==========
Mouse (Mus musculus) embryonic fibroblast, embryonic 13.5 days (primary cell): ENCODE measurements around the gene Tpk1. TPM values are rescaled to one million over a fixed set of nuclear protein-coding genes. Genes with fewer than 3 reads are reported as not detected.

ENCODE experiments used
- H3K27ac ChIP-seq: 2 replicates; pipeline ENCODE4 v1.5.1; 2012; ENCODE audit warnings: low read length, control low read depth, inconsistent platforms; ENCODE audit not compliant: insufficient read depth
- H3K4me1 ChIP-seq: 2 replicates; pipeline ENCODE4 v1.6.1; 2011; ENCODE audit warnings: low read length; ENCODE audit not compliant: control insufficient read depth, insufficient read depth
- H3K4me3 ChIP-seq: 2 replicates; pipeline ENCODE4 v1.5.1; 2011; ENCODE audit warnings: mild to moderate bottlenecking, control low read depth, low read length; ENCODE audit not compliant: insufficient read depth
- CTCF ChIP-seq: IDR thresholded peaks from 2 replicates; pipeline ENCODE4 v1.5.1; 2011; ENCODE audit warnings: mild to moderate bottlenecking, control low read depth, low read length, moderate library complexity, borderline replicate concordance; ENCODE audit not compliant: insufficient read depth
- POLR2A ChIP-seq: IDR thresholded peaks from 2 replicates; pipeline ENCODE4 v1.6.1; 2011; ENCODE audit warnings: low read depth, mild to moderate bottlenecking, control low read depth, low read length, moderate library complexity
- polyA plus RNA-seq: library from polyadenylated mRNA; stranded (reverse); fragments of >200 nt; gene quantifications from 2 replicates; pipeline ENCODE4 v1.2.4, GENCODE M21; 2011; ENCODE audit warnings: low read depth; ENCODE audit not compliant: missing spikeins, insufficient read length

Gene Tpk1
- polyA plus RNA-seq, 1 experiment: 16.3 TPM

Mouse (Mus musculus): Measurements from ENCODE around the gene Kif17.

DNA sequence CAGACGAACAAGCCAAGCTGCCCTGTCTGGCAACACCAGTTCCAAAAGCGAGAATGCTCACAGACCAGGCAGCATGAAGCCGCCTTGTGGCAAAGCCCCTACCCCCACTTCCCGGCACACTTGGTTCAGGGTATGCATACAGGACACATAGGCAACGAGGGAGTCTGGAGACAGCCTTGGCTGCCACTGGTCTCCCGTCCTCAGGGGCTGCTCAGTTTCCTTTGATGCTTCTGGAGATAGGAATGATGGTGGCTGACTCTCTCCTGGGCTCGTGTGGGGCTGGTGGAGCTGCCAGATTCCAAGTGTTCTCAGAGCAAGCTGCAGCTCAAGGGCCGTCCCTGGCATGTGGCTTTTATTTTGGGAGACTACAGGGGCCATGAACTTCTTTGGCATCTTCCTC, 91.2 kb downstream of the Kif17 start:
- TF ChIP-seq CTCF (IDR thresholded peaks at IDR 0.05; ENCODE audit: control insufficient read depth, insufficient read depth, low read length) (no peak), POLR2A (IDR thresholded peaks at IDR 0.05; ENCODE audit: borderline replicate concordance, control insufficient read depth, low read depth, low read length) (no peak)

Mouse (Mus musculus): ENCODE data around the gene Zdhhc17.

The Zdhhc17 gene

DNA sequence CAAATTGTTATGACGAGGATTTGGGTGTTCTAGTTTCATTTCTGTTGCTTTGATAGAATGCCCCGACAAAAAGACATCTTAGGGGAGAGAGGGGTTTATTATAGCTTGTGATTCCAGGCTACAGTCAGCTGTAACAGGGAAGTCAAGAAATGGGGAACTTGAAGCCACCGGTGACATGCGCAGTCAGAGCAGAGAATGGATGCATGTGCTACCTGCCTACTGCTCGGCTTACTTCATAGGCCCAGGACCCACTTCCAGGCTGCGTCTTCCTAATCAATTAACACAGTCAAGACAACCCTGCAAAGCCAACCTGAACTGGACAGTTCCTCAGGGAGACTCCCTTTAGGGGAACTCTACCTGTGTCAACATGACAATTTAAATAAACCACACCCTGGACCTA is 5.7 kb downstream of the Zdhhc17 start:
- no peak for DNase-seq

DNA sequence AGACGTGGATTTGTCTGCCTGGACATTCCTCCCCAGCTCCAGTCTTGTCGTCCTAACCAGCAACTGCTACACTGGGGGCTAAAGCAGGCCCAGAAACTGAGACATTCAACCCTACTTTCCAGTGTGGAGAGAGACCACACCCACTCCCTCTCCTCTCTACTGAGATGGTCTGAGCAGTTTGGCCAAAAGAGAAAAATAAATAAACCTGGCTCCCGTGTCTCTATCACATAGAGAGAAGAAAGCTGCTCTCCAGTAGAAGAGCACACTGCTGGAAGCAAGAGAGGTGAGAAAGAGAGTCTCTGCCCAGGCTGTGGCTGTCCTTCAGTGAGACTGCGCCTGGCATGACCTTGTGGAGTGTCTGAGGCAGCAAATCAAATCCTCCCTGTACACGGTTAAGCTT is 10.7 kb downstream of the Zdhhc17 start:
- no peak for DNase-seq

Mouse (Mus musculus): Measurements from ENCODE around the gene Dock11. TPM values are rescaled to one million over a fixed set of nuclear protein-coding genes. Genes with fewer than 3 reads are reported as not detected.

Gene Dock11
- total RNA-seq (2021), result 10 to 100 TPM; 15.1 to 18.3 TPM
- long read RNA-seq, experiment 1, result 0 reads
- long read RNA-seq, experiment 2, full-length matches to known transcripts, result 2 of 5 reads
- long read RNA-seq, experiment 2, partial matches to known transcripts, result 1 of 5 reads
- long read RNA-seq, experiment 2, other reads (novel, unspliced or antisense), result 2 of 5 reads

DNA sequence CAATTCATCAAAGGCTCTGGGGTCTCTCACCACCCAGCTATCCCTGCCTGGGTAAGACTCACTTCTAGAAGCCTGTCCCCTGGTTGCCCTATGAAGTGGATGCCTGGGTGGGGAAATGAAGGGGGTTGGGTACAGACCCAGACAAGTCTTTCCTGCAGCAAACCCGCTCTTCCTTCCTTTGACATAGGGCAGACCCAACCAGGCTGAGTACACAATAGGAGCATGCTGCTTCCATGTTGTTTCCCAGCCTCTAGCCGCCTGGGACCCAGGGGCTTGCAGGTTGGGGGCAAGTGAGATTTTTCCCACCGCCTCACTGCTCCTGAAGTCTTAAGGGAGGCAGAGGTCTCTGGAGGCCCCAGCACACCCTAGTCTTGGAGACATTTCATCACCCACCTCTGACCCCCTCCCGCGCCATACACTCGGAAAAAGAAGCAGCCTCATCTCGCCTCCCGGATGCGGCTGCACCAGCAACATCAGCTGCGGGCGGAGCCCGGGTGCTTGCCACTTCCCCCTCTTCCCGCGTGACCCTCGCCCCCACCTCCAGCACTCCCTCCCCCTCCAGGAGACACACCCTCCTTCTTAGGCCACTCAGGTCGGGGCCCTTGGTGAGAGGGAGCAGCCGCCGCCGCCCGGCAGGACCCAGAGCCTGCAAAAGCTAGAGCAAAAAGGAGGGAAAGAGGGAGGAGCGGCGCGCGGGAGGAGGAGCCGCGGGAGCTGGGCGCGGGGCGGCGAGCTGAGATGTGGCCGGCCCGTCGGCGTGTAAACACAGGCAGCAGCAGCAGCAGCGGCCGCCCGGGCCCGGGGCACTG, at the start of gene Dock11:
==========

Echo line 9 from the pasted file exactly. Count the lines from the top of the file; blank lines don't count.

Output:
Gene Tpk1